The good thing about this is that the church didn,t hide behind the law and payed for cases going back to the 1960,s
St. John's Abbey vows to protect children from abuse
Pam Louwagie and Paul McEnroe
Published Oct 2, 2002
Expressing his sorrow to people who had been sexually abused by monks at St. John's Abbey, Abbot John Klassen vowed Tuesday to uphold a far-reaching settlement designed to better protect children and others from abuse.
Klassen said the settlement, hammered out beginning in June between attorneys for the victims and abbey leaders, guarantees that any monk accused of abuse will not be allowed to work among children until the allegation is thoroughly investigated by an outside review board. The board, to be set up by next summer, will include law enforcement officials, mental health professionals and victims.
"What happened to you should not have happened," Klassen said, loking toward nearly a half-dozen abuse victims and their families gathered on the St. John's campus. "I cannot find the words to express my grief."
Klassen said the settlement will mean that the abbey must immediately address any suspected sexual abuse by monks or people associated with the abbey. Provisions of the settlement are designed to restore the abbey's credibility and to show the abbey is willing to directly confront sex abuse.
When asked how abuse had been allowed in previous decades, Klassen said, "It's a potent question. Human beings are frail and they make mistakes and they hurt others, even when they have been entrusted not to hurt. The culture didn't have the right set of detectors to pick it up" and make it stop.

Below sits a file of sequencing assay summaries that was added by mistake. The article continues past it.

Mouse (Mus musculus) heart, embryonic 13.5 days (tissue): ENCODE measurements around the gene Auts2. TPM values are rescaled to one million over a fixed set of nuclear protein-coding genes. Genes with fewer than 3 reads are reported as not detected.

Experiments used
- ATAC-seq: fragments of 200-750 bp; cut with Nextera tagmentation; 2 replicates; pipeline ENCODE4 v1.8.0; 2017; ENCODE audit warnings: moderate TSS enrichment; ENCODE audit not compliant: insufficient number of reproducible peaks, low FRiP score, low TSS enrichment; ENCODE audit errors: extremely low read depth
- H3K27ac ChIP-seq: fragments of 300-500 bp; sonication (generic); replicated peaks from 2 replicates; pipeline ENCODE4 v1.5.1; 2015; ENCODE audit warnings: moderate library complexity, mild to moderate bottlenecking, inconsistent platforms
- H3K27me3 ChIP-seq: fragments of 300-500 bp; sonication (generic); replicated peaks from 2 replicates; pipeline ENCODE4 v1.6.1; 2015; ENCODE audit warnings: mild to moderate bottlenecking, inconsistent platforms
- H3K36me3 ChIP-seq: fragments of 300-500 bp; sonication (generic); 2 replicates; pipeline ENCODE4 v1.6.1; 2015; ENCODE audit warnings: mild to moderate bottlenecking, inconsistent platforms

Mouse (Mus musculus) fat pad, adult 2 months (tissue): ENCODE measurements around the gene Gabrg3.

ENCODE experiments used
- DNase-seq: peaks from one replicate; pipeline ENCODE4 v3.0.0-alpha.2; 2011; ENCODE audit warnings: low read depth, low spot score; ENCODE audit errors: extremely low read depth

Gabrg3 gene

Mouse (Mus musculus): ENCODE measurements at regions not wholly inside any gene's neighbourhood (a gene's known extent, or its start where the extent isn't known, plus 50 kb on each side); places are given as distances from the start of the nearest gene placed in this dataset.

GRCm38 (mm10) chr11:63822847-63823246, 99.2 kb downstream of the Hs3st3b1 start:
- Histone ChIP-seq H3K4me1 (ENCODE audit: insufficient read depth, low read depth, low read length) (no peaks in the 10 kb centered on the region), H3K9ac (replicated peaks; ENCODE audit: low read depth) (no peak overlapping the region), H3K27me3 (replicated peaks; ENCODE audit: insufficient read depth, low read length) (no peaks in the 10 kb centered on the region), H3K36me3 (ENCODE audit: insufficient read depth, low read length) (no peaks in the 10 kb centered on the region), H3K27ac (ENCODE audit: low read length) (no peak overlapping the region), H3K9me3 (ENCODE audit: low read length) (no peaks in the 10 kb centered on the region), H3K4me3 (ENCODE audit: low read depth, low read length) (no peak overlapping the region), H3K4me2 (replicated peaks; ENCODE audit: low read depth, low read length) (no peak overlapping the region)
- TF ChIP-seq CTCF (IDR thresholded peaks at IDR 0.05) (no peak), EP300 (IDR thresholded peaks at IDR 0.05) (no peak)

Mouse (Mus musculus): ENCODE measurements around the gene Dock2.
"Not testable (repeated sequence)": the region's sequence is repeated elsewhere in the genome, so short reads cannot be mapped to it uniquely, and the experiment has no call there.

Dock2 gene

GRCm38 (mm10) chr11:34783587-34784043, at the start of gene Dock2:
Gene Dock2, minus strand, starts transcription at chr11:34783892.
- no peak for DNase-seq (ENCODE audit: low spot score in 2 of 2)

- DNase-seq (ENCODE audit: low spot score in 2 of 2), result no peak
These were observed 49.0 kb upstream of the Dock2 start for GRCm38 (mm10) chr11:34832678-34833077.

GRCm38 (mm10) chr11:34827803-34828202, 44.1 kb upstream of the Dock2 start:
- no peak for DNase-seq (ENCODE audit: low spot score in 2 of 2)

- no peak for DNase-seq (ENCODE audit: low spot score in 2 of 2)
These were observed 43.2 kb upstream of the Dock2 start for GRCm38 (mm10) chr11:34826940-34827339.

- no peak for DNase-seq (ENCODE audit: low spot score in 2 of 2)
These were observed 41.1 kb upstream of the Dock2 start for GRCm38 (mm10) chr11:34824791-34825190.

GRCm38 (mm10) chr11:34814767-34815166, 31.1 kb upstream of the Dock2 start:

Jeff Anderson, attorney who represented between 12 and 15 victims, hailed the settlement as a national model that should be adopted by every diocese in the country. The settlement included financial provisions, as well as a six-step process that the abbey will follow. The amount of money was not disclosed.
This is the six-step process that St. John's agreed to:
â€¢ Creation of a review board
Creation of a review board, composed of at least two clergy-abuse victims, two current or former law enforcement officials, a current or former judicial official, a parent of a clergy abuse victim and a mental health professional. The board will be created by June 2003 and will be ecumenical in character.
When an allegation of sexual misconduct is made against a monk or any person associated with the abbey, there will be a prompt investigation. If the accuser is a minor, a vulnerable adult, or receiving counseling, the accusation will turned over immediately to law enforcement.
â€¢ Full accounting
Any monk or person associated with the abbey who is accused of sexual misconduct will be placed on leave immediately for at least five days while the information can be turned over to a review board. Once an investigation has determined abuse has occurred, the person's identity will be turned over to bishops, church leaders and law enforcement.
When appropriate, relevant personnel records of the accused will be turned over to law enforcement officials.
When the investigating committee has substantiated the allegation, notice will be sent to parishoners, students and alumni, urging additional victims to come forward to law enforcement or the review board.
â€¢ Pastoral care and healing
The abbey will finance an off-site retreat in St. Cloud to determine the need for planning retreats with survivors. The abbey will pay for travel and overnight accommodations for the first retreat.
The abbey will provide funding for prompt, ongoing group and individual therapy for all survivors of sexual abuse and their families, according to agreements reached individually. The abbey will not specify the therapist and all therapy bills will be sent directly to the abbey.
The review board will review the abbey's existing sexual abuse policy and will make recommendations annually. "Safe touch" education will be provided to all students on an annual basis.
-- The writers are at email@example.com.
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